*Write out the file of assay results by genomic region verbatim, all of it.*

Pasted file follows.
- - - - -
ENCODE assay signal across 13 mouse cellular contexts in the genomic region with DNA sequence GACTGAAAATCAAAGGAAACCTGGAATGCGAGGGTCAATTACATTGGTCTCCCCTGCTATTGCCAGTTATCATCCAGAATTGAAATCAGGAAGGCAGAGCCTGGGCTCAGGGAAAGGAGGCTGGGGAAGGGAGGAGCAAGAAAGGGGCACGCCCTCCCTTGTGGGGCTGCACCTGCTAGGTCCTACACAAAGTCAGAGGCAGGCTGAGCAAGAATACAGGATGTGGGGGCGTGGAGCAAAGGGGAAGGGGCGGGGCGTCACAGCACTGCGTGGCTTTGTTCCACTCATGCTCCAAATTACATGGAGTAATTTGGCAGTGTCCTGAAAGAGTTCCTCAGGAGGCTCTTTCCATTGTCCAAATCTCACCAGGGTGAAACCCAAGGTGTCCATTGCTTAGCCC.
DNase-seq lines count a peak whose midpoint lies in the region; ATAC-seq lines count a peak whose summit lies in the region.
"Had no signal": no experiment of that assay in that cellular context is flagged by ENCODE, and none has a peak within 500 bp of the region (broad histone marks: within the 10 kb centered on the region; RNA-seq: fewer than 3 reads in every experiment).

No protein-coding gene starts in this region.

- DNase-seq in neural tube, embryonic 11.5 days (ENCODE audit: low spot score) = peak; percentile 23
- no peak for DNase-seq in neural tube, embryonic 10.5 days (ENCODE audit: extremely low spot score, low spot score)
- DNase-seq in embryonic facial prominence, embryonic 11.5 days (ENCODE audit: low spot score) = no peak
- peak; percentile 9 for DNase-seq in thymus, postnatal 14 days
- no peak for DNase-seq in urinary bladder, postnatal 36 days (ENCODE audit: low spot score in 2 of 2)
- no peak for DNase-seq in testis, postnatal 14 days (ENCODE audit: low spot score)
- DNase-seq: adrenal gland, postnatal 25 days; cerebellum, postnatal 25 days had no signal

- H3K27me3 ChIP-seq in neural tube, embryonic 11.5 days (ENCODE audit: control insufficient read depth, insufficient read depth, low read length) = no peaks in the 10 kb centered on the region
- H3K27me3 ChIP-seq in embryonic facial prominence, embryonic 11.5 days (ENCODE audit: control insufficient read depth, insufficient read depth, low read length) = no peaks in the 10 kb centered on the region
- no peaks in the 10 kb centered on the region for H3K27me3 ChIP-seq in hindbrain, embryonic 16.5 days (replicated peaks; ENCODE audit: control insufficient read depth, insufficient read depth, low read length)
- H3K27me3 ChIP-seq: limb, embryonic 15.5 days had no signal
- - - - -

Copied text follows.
ENCODE assay signal across 13 mouse cellular contexts in the genomic region with DNA sequence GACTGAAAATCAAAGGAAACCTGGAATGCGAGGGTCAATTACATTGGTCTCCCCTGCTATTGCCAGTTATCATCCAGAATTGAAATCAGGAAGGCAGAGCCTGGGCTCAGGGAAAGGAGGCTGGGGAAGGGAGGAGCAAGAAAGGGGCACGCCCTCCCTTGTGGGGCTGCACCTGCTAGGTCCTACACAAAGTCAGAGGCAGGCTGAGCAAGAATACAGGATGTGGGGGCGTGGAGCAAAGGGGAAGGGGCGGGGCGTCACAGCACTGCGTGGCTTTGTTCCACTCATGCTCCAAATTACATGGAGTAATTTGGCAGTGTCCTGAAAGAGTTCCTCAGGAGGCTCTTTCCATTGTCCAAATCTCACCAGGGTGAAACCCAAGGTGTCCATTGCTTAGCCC.
DNase-seq lines count a peak whose midpoint lies in the region; ATAC-seq lines count a peak whose summit lies in the region.
"Had no signal": no experiment of that assay in that cellular context is flagged by ENCODE, and none has a peak within 500 bp of the region (broad histone marks: within the 10 kb centered on the region; RNA-seq: fewer than 3 reads in every experiment).

No protein-coding gene starts in this region.

- DNase-seq in neural tube, embryonic 11.5 days (ENCODE audit: low spot score) = peak; percentile 23
- no peak for DNase-seq in neural tube, embryonic 10.5 days (ENCODE audit: extremely low spot score, low spot score)
- DNase-seq in embryonic facial prominence, embryonic 11.5 days (ENCODE audit: low spot score) = no peak
- peak; percentile 9 for DNase-seq in thymus, postnatal 14 days
- no peak for DNase-seq in urinary bladder, postnatal 36 days (ENCODE audit: low spot score in 2 of 2)
- no peak for DNase-seq in testis, postnatal 14 days (ENCODE audit: low spot score)
- DNase-seq: adrenal gland, postnatal 25 days; cerebellum, postnatal 25 days had no signal

- H3K27me3 ChIP-seq in neural tube, embryonic 11.5 days (ENCODE audit: control insufficient read depth, insufficient read depth, low read length) = no peaks in the 10 kb centered on the region
- H3K27me3 ChIP-seq in embryonic facial prominence, embryonic 11.5 days (ENCODE audit: control insufficient read depth, insufficient read depth, low read length) = no peaks in the 10 kb centered on the region
- no peaks in the 10 kb centered on the region for H3K27me3 ChIP-seq in hindbrain, embryonic 16.5 days (replicated peaks; ENCODE audit: control insufficient read depth, insufficient read depth, low read length)
- H3K27me3 ChIP-seq: limb, embryonic 15.5 days had no signal